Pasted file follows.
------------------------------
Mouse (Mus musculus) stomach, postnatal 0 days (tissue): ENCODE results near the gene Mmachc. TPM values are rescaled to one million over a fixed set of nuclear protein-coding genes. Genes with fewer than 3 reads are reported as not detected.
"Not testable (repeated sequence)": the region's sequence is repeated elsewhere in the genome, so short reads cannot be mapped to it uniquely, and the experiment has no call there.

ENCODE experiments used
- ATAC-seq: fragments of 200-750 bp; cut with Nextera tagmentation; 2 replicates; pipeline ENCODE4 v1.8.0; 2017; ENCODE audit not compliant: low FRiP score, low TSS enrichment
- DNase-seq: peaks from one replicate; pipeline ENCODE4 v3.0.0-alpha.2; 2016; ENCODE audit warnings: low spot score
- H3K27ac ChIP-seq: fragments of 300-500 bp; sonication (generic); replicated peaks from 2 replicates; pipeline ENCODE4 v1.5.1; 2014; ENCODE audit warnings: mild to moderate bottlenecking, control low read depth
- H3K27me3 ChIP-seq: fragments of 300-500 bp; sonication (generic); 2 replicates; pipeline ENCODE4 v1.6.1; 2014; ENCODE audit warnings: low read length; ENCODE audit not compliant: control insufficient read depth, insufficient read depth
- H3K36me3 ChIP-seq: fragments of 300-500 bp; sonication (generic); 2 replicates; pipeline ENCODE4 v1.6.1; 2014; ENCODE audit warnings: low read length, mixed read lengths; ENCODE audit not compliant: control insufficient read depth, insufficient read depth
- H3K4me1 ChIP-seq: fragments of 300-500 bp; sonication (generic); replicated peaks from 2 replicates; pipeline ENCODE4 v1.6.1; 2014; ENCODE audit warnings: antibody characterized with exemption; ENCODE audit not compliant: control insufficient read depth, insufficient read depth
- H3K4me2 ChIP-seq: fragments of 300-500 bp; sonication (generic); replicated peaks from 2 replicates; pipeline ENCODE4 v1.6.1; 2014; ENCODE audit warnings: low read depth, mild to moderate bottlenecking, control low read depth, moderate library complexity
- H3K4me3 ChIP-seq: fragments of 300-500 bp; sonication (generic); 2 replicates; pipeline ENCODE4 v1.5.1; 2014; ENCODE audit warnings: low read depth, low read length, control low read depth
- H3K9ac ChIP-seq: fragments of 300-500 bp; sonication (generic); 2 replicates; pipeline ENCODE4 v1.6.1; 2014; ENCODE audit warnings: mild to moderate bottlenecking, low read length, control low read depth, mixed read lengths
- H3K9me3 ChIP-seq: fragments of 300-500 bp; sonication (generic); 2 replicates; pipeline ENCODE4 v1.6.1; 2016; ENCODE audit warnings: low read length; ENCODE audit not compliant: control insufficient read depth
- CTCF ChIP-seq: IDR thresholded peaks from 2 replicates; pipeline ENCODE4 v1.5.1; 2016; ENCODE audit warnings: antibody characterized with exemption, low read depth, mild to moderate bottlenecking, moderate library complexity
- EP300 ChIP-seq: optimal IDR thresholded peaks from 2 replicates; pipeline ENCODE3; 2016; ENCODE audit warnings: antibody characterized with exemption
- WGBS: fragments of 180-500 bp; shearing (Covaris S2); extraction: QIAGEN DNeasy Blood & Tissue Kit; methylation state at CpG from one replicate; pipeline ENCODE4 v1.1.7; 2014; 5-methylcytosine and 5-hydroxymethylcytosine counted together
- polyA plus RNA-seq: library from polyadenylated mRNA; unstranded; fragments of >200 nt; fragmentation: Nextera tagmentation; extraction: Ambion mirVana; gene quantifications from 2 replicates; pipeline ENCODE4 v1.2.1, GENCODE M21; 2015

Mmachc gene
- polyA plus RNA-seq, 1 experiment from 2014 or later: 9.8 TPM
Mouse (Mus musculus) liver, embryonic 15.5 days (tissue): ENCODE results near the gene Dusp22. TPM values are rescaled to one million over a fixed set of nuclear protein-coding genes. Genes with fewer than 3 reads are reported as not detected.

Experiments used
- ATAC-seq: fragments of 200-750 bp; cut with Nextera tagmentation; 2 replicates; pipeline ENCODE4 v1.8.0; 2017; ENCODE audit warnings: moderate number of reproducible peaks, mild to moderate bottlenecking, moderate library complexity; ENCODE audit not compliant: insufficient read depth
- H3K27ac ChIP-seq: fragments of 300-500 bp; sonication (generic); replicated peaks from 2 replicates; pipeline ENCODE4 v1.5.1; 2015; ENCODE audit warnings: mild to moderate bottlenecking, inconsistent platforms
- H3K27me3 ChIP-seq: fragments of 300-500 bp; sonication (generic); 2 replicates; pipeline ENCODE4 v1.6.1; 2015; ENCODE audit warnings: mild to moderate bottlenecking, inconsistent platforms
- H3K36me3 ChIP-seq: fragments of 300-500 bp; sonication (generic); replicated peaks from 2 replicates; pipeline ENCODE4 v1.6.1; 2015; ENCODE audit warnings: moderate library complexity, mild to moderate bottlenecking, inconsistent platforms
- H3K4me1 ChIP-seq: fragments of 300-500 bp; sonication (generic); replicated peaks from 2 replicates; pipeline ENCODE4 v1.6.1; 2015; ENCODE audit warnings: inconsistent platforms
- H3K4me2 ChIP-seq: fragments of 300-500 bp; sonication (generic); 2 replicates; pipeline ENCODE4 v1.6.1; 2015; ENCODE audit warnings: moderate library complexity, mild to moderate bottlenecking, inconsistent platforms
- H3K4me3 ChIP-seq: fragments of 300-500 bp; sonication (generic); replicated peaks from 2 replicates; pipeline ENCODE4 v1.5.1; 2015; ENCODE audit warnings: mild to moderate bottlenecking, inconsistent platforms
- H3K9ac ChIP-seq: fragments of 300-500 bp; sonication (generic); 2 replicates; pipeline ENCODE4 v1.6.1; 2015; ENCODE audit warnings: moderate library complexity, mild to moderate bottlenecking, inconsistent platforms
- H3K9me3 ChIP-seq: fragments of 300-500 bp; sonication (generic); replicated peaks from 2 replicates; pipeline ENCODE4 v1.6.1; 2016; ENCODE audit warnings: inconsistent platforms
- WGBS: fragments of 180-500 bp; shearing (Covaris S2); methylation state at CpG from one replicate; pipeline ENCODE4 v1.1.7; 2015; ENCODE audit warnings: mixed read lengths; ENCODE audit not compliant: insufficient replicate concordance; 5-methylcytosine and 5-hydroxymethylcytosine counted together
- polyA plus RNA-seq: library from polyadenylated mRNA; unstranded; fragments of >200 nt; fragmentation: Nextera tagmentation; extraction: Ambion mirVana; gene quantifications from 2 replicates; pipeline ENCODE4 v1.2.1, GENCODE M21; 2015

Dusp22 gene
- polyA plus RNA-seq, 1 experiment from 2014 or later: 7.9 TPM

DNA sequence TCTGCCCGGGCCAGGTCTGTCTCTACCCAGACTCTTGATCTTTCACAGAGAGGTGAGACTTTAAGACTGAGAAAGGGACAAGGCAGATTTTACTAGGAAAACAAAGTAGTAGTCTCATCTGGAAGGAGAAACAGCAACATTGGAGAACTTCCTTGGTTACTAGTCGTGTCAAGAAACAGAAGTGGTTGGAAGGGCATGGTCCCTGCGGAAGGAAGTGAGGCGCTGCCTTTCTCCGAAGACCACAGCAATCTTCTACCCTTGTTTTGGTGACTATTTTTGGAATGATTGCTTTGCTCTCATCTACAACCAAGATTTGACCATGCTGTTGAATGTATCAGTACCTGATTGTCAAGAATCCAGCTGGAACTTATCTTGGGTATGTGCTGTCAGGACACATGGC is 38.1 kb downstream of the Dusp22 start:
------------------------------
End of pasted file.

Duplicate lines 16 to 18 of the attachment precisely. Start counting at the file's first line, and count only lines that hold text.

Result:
- WGBS: fragments of 180-500 bp; shearing (Covaris S2); extraction: QIAGEN DNeasy Blood & Tissue Kit; methylation state at CpG from one replicate; pipeline ENCODE4 v1.1.7; 2014; 5-methylcytosine and 5-hydroxymethylcytosine counted together
- polyA plus RNA-seq: library from polyadenylated mRNA; unstranded; fragments of >200 nt; fragmentation: Nextera tagmentation; extraction: Ambion mirVana; gene quantifications from 2 replicates; pipeline ENCODE4 v1.2.1, GENCODE M21; 2015

Mmachc gene